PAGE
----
then there is some code to undo the windowing of the Black Pahari's window.

We mentioned in the theory class that in order to have a good overlap

ad with not much small hub size.

It's good to undo the Blackman-Harris window and apply a triangular function.

And this is what we do in this part of the code.

We generate a synthesis window, which is SW, which is the result of

having a triangular window, divided by a Blackman-Harris window.

Okay, and this is what we multiply by

the inverse of the DFT of ting.

So let's run this code.

Let's run test 4.

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so this is the complex spectrum of the sinusol or only the magnate is part

of that, so that we see both the negative and the positive side of that sinusoid.

So we in here the x-axis is not heard, so we don't see the exact values.

But these would correspond to the 4,000 frequency both positive and

the negative side of it in linear scale.

Okay, then what we do is we compute the inverse E of T so

we can plot the inverse E of T of that, so let's plot y okay?

And this is the window sinusoidal in the time domain and

we see it centered around 0, so we see the second half

of the window at the beginning and the first half at the end.

There is no 0 phase here, well there is no 0 padding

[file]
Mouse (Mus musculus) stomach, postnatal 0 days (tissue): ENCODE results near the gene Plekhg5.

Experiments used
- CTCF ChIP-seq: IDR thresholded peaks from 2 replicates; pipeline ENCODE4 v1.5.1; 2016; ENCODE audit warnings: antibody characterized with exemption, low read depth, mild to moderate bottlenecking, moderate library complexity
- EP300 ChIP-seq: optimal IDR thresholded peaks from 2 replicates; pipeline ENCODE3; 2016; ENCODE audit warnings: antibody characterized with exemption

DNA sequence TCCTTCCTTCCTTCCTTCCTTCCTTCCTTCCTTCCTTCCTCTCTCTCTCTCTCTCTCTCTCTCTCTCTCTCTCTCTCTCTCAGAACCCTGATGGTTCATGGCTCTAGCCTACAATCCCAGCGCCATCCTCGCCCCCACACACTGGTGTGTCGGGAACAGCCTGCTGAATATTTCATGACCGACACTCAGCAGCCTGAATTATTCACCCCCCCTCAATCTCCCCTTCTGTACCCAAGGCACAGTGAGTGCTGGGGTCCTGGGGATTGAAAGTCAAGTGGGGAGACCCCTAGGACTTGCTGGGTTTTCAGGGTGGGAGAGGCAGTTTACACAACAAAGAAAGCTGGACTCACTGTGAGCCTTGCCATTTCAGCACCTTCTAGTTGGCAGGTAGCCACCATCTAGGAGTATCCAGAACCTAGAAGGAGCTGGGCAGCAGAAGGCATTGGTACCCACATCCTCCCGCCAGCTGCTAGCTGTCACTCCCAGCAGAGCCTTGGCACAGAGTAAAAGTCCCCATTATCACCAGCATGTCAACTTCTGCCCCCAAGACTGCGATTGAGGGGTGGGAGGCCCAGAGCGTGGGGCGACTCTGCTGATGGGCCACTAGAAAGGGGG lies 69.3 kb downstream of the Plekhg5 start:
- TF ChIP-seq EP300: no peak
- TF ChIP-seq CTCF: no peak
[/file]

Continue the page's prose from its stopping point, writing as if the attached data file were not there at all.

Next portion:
because we actually had the same window size and size, which was 512.

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Okay? So once we do that, then we undo.

We divide by this window and multiply by a triangular window.

So we can show the result of that, which is yw.

Okay, and this is the signal that we would like to use in the overlap step.

So in which we have divided the black and

we have multiplied by a half length triangular window.

So it's only the original was for 112.

Now it's 256 samples.

So we would be able to overlap by half of that, so

we'll be able to overlap by 128 samples.

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Okay so we have seen the whole syntheses

from some frequency values of a given sinusoid.

Let's put that together into a real analysis syntheses

of a fragment of a sound and this is in test five and in here.

We are reading a fragment of a noble sound and

we're going to do the DFT analysis then we will detect the peaks,

then we will extrapolate the peaks to get a more

accurate value of the location of the sinusoids.

And then we will do the synthesis of that

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Okay so now from this process we have the magnitude frequency and

phase of each of these peaks and we can then compute the inverse of that and so

that we can plot the Y array in which has the inverse of that.

Here we have the zero-centered inverse F or

T of all these sinusoids of the oval sound.

And if we now center it and undo the black one and

obtain the multiplied by the triangular we can

plot the yw which would be this.

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Okay so that's all I wanted to say.

Basically we have looked another component of the sinusoidal model.

We have done the peak sort of synthesis,

and before we talked about how to actually find the peaks.

And now what we are missing is the putting it all together into a complete analysis

synthesis system of time and worrying about the continuation of the sinusoid.

So this is what we going to be doing in the next programming lecture.

So I hope to see you then.

See you, bye-bye.